Iran appeals to people not to travel for Eid holiday to avoid COVID-19 spike

Iranians wear protective face masks against the risk of coronavirus contagion as they ride in the metro, in Tehran, Iran, May 20, 2020. (Reuters)
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Updated 21 May 2020

Iran appeals to people not to travel for Eid holiday to avoid COVID-19 spike

  • Iranians often travel to different cities around the country to mark the end of the Muslim holy fasting month of Ramadan
  • Infected cases have been on a rising trajectory for the past two weeks

DUBAI: Iran’s top health official appealed to Iranians to avoid traveling during the Eid Al-Fitr religious holiday later this month to avoid the risk of a new surge of coronavirus infections, state TV reported on Thursday.
Iranians often travel to different cities around the country to mark the end of the Muslim holy fasting month of Ramadan, something Health Minister Saeed Namaki said could lead to a disregard of social distancing and a fresh outbreak of COVID-19.
“I am urging you not to travel during the Eid. Definitely, such trips mean new cases of infection...People should not travel to and from those high-risk red areas,” Namaki was quoted by state television as saying.
“Some 90% of the population in many areas has not yet contracted the disease. In the case of a new outbreak, it will be very difficult for me and my colleagues to control it.”
Confirmed cases in Iran of COVID-19, the respiratory disease caused by the virus, rose by 2,346 to 126,949 on Wednesday, the health ministry said. The death toll is 7,183, the highest in the Middle East region.
A report by parliament’s research center suggested that the actual tally of infections and deaths inn Iran might be almost twice that announced by the health ministry.
However, worried that measures to limit public activities could wreck an economy which has already been battered by US sanctions, the government has been easing most restrictions on normal life in late April.
Infected cases have been on a rising trajectory for the past two weeks. However President Hassan Rouhani said on Wednesday that Iran was close to curbing the outbreak.


‘Provocative’ Erdogan to drill for oil off Libya

Updated 31 May 2020

‘Provocative’ Erdogan to drill for oil off Libya

  • Turkey claims an agreement gives it the right to explore for oil and gas in an exclusive economic zone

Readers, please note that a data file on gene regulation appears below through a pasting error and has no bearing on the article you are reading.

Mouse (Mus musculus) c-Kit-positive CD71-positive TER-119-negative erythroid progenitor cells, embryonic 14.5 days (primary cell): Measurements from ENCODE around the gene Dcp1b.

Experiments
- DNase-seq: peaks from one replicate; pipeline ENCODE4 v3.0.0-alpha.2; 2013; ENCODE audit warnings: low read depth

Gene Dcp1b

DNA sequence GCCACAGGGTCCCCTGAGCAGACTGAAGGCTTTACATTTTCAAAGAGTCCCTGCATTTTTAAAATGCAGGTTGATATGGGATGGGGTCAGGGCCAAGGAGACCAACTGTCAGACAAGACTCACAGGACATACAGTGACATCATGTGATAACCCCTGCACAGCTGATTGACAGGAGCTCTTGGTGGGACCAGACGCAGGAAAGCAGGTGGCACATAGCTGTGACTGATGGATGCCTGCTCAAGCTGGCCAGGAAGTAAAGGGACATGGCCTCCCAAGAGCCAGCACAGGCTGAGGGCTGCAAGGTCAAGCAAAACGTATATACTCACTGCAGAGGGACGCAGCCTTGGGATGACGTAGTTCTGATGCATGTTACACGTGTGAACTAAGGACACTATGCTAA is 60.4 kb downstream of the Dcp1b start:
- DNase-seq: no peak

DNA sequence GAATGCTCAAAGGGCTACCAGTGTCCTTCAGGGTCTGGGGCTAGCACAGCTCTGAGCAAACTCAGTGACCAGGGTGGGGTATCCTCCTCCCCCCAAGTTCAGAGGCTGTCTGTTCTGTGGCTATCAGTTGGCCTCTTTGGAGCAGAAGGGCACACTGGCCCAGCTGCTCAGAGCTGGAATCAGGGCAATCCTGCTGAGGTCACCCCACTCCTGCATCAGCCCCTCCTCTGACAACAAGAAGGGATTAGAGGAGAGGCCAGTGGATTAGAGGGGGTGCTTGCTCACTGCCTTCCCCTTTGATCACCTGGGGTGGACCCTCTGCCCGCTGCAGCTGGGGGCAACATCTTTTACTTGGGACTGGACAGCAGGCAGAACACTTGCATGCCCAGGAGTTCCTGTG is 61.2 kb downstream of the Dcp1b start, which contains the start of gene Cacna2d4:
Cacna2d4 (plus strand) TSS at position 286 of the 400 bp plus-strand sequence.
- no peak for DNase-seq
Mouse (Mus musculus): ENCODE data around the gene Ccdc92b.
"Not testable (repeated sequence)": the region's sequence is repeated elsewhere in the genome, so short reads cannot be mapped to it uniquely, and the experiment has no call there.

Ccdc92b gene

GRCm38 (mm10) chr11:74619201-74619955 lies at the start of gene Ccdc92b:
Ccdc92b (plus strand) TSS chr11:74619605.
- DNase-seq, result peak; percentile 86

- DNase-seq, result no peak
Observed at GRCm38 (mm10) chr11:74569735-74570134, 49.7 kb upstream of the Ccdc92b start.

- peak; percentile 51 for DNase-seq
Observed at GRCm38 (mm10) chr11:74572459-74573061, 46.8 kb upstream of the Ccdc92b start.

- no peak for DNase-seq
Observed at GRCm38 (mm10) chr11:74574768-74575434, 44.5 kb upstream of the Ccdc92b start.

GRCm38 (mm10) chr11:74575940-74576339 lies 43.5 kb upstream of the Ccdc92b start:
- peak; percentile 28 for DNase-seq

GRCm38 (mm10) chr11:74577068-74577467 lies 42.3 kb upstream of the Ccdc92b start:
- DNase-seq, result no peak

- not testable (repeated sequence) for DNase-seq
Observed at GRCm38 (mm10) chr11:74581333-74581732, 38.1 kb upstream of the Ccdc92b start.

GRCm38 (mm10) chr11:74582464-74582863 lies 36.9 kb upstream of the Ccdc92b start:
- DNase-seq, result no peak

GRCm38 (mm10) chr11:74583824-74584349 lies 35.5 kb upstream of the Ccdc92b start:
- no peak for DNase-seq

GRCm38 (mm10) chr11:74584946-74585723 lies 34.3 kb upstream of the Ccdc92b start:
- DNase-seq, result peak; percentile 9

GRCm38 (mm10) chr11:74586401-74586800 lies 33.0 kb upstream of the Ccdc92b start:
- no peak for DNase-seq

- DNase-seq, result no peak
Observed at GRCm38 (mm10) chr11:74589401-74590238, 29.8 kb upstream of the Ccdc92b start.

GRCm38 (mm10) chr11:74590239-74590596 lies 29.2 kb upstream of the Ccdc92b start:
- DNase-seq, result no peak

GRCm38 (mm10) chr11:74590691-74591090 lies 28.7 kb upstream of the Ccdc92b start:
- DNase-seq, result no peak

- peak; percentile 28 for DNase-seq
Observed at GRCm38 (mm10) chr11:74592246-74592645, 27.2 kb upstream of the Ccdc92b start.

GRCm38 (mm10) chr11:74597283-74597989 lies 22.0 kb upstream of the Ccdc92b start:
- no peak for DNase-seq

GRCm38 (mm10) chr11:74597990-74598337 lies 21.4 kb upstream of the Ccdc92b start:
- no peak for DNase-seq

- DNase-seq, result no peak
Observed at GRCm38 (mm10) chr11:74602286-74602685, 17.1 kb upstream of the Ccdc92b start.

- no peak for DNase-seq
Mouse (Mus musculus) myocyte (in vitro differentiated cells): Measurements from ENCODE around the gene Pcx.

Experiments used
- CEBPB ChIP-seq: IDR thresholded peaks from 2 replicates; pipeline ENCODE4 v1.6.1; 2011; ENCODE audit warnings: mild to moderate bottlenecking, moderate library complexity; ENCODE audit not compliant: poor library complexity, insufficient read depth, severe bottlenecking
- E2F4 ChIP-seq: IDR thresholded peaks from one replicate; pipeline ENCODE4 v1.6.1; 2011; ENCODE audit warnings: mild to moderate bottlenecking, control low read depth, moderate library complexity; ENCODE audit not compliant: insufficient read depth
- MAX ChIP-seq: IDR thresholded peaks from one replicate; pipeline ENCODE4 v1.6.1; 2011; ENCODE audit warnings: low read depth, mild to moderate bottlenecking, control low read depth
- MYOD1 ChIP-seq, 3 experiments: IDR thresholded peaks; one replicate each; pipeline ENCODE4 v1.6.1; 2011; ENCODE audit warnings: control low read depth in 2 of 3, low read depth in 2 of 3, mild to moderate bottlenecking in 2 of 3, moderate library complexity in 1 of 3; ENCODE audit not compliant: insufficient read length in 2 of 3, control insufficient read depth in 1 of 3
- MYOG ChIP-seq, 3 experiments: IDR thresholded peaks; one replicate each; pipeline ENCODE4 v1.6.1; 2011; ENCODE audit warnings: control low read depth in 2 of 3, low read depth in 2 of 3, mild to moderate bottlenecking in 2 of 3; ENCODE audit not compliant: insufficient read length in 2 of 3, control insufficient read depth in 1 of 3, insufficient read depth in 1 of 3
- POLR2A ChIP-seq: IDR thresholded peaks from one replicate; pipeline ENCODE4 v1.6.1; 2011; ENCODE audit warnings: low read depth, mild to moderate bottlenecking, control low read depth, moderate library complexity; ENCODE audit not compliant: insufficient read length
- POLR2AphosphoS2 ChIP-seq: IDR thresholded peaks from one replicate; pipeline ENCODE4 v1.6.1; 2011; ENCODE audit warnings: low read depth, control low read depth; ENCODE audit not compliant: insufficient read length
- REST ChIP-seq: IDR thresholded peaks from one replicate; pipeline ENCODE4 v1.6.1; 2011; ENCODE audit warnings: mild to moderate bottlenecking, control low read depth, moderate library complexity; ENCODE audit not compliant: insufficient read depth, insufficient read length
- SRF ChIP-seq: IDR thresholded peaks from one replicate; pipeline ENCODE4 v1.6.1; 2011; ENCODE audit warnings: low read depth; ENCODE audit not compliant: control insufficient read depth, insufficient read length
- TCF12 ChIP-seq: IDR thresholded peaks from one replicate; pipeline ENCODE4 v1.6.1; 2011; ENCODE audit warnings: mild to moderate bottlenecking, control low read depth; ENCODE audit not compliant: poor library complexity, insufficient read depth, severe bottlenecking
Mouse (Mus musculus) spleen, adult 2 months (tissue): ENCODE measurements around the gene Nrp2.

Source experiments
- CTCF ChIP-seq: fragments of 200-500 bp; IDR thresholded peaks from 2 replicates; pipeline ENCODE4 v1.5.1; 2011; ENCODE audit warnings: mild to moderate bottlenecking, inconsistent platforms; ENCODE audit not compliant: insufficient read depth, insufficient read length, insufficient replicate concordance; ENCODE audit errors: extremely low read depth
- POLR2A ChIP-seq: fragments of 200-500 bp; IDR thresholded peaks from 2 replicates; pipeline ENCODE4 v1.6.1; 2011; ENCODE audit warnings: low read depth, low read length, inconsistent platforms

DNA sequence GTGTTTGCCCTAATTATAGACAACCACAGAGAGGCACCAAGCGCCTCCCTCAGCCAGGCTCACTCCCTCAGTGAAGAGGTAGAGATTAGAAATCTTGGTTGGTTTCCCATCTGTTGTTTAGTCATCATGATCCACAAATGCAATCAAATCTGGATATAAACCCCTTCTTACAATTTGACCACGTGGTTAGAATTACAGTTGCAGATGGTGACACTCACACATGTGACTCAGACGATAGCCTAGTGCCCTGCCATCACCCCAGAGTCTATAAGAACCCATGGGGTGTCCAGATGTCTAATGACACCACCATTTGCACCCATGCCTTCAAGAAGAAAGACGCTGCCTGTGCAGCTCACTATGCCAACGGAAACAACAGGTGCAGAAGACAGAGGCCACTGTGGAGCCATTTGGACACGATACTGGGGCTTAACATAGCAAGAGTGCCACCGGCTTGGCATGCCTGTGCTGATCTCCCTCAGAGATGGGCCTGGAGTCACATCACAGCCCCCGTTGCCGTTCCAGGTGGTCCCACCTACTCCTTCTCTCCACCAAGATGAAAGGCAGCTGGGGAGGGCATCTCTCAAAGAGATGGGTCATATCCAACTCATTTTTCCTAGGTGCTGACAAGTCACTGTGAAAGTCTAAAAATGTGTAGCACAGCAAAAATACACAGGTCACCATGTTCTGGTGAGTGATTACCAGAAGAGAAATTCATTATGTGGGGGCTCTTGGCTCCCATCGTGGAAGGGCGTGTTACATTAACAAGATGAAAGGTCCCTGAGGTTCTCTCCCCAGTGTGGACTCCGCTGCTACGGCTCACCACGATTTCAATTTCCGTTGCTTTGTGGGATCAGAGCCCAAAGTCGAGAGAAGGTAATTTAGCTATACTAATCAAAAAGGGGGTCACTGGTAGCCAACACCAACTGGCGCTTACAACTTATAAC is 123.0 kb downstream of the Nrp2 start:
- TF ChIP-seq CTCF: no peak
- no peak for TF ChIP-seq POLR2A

JEDDAH: Turkish President Recep Tayyip Erdogan plans to create a “fait accompli” over rights to natural resources in the eastern Mediterranean by drilling off the coast of Libya, analysts told Arab News on Saturday.

Ankara’s announcement that it intends to activate last year’s maritime borders agreement with the Libyan government in Tripoli has brought simmering tensions to the boil.   

Turkey claims the agreement gives it the right to explore for oil and gas in an exclusive economic zone (EEZ) between its southern coast and Libya’s northeastern coast. However, Greece, Cyprus and the EU say the deal is illegal. Turkey may also face EU sanctions over drilling in Cypriot territorial waters.

Ankara has not said exactly where it will drill, but experts told Arab News they expect exploration activities to begin off Tripoli in the short term, and then near to the coastal city of Sirte.

“From a tactical point of view, Turkey may test the scenario of a crisis with Athens where escalation takes place and then, in the context of de-escalation, the two countries would have to discuss and negotiate their positions,” said Zenonas Tziarras, a researcher at PRIO Cyprus Centre.

Mona Sukkarieh, a political risk consultant and co-founder of Middle East Strategic Perspectives, said: “If we take Turkish operations off the Cypriot coast as an indicator, operations off the Libyan coast might start off on the less provocative part of the spectrum and grow bolder with time toward the more provocative part of the spectrum.

“The objective is to demonstrate a resolute determination in order to extract concessions or, at the very least, to impose itself as a player to reckon with.”